Sarah initially sought treatment in the early 1990s for abdominal pain and underwent an appendectomy during which benign desmoid tumours were detected and removed. At the time, she was not advised that the presence of such tumours (bowel polyps) could reoccur and that if left untreated could turn cancerous. No follow up was arranged.
In 2002/2003 Sarah experienced a change in bowel habits and was referred for various tests including ultrasounds and blood tests. Everything was deemed normal. However, given her history an assessment of the colon should have been undertaken and follow up arranged. This did not occur.
By early 2011 Sarah’s bowel symptoms had worsened, with the presence of rectal bleeding. She had also now developed chest pains. She visited her GP and antispasmodics were prescribed and a chest x-ray was ordered. The chest x-ray was reported to be normal, but a 16mm tumour was present which was not investigated further.
Later that year, Sarah returned to her GP with ongoing symptoms of constipation. She was referred to the hospital and seen by the colorectal team. A CT scan of her colon was performed and she was advised that there was no evidence of a tumour. No further follow up was arranged and Sarah felt reassured by this news.
In June 2012, Sarah again attended an appointment at her GP with worsening and ongoing constipation, weight loss and a lack of energy. An X-ray was reported as showing no abnormalities.
A month later, however, Sarah attended hospital with severe headaches and a CT and MRI were undertaken. A sigmoidoscopy was also performed. The scans showed multiple metastases in the liver and lungs and a sigmoidoscopy showed a large obstructing cancer and adenocarcinoma. Sadly, she was told that her cancer was incurable.
Following her diagnosis, Sarah underwent a colostomy. She suffered continuing abdominal pain and fatigue and was placed on a morphine syringe driver. There were difficulties in managing the stoma and she suffered abdominal sepsis. She underwent radiotherapy and also started chemotherapy in October 2012. By the end of October 2012 she was suffering increasing headaches, drowsiness and unsteadiness. In November 2012 she was suffering increasing pain in the rectum which did not respond to analgesia.
Sarah was fully aware of her poor prognosis and limited life expectancy which caused her low mood and anxiety. She was discharged home and died in December 2012 leaving behind a husband and two young daughters.
What Went Wrong?
Following diagnosis of the benign tumours the Defendant failed to arrange regular surveillance. Frequent colonoscopies would have resulted in early detection of the polyps which would have been detected before malignancy and appropriate surgical treatment would have provided a cure.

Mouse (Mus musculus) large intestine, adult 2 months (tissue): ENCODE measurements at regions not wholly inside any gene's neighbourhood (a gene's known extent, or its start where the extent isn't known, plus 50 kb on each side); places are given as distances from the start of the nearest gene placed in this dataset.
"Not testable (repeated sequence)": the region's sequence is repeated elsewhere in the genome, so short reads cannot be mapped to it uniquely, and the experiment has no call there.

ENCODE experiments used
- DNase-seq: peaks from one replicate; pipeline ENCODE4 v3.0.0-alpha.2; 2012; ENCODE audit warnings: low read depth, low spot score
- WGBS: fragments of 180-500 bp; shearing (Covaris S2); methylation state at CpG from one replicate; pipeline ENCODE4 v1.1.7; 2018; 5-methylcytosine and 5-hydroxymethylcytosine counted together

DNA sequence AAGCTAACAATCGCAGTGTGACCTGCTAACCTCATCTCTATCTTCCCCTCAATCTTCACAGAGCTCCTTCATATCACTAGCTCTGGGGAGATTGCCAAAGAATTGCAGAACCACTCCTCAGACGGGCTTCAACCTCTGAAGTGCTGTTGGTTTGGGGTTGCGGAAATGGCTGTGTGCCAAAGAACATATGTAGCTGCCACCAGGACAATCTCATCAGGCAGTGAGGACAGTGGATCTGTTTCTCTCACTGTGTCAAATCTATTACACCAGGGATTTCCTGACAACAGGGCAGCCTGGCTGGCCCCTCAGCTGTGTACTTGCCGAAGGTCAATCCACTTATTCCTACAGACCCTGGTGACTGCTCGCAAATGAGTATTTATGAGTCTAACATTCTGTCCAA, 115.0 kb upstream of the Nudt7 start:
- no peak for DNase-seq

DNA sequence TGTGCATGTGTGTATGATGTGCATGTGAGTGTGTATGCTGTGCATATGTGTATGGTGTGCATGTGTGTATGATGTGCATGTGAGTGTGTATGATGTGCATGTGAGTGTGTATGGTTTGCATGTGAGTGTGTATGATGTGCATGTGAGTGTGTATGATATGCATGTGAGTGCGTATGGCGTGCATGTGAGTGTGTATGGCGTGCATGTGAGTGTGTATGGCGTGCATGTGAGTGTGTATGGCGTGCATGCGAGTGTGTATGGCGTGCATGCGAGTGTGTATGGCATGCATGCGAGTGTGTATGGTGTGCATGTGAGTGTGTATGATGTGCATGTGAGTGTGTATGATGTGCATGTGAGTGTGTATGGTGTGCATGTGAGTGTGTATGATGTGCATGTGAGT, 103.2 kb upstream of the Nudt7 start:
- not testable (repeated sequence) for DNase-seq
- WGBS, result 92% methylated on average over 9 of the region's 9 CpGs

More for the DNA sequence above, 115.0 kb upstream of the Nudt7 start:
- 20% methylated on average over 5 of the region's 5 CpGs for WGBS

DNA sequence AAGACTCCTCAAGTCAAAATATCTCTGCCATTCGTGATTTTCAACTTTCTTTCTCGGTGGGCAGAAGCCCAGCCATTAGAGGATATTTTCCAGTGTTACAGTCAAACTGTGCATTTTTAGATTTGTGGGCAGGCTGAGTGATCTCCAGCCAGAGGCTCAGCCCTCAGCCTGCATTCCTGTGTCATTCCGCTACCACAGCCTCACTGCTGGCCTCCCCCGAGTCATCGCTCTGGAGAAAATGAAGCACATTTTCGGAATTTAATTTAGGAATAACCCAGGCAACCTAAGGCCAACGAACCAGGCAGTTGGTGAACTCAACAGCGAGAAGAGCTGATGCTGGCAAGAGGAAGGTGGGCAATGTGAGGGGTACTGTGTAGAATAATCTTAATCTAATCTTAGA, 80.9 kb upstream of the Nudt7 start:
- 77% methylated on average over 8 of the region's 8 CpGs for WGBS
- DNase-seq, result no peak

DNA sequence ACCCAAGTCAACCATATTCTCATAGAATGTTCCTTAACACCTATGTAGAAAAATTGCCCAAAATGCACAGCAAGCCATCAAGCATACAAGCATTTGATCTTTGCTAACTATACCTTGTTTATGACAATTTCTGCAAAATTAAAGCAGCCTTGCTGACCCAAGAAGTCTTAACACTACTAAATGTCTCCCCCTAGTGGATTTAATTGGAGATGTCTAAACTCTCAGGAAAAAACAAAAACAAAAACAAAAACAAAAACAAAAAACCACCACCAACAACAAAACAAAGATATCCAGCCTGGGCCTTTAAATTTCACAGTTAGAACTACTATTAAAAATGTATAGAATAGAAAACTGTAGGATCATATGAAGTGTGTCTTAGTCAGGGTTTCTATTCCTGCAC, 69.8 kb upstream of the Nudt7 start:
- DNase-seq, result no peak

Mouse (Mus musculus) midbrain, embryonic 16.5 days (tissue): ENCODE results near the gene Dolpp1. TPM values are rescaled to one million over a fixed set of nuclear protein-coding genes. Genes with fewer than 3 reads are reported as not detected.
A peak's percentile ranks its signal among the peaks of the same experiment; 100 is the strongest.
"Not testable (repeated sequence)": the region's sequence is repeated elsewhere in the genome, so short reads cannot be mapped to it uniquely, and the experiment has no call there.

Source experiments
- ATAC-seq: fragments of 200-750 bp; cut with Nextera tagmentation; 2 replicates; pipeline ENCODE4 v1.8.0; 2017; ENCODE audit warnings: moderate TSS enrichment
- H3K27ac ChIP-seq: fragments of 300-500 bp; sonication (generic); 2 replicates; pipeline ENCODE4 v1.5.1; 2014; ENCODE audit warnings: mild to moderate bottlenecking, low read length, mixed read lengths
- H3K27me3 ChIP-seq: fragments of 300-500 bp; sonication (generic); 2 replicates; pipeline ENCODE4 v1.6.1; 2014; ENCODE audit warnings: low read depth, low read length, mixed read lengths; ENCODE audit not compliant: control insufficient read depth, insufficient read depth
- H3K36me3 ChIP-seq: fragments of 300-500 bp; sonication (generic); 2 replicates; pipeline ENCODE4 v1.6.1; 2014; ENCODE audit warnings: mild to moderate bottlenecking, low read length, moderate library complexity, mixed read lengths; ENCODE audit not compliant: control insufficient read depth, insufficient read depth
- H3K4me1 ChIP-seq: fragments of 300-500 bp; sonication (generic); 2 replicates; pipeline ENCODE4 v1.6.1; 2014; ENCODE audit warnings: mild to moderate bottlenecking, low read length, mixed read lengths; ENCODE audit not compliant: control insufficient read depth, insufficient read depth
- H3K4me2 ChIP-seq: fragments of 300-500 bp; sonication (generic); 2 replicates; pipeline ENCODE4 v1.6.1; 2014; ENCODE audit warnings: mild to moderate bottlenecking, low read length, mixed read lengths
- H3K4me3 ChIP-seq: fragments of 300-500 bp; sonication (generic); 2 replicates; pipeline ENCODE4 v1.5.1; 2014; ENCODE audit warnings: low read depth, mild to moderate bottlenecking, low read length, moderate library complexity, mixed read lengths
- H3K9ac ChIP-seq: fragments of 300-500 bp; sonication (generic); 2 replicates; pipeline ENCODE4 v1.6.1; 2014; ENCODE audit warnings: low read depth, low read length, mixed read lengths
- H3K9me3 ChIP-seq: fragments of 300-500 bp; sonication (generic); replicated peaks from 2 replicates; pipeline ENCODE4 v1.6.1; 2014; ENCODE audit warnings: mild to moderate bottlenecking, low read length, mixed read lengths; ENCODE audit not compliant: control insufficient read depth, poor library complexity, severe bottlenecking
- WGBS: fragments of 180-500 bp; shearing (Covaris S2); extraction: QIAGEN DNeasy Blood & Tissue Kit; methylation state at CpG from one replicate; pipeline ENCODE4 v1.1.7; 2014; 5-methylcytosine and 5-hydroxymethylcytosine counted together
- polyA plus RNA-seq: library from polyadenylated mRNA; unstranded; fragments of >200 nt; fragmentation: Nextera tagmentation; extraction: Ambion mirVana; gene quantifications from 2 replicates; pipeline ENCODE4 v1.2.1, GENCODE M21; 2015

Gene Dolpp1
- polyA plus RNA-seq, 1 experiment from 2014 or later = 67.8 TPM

Sarah was not told about the association between polyps and possible cancers and the importance of follow up appointments and screening. Had she been aware of this, then she would have been more vigilant when she noticed a change in symptoms.
In 2002/2003 there was a failure to investigate thoroughly and in a timely fashion the changes in Sarah’s bowel habits. Such investigations, would have led to detection of polyps and the presence of the carcinoma in her colon. Sarah would have survived with a normal life expectancy.
Finally, a CT scan in 2011 showed some possible abnormalities in the Deceased’s lungs which were not investigated further. Although the cancer would likely have metastasised by that point, with appropriate treatment Sarah would not have died when she did.
How We Helped
Sarah’s widower John instructed our team to investigate the possible negligence in his wife’s care and provide some much needed answers.
We obtained supportive evidence from 4 medical experts who were highly critical of the Defendant Trust’s care and all agreed that Sarah’s death was avoidable.
We sent a Letter of Claim, and the Defendant responded making several admissions of liability. However, they denied that earlier treatment would have prevented Sarah’s death.
Proceedings were issued but the Defendant continued to robustly deny that the failings in care would have altered the outcome for Sarah. We continued to fight our client’s corner and eventually the Defendant made an offer of settlement of compensation.
This was a life changing amount of money for John and his daughters. We successfully concluded the case for Sarah’s family, which meant that they had security for their future, and some closure following the devastating loss of a much loved wife and mother.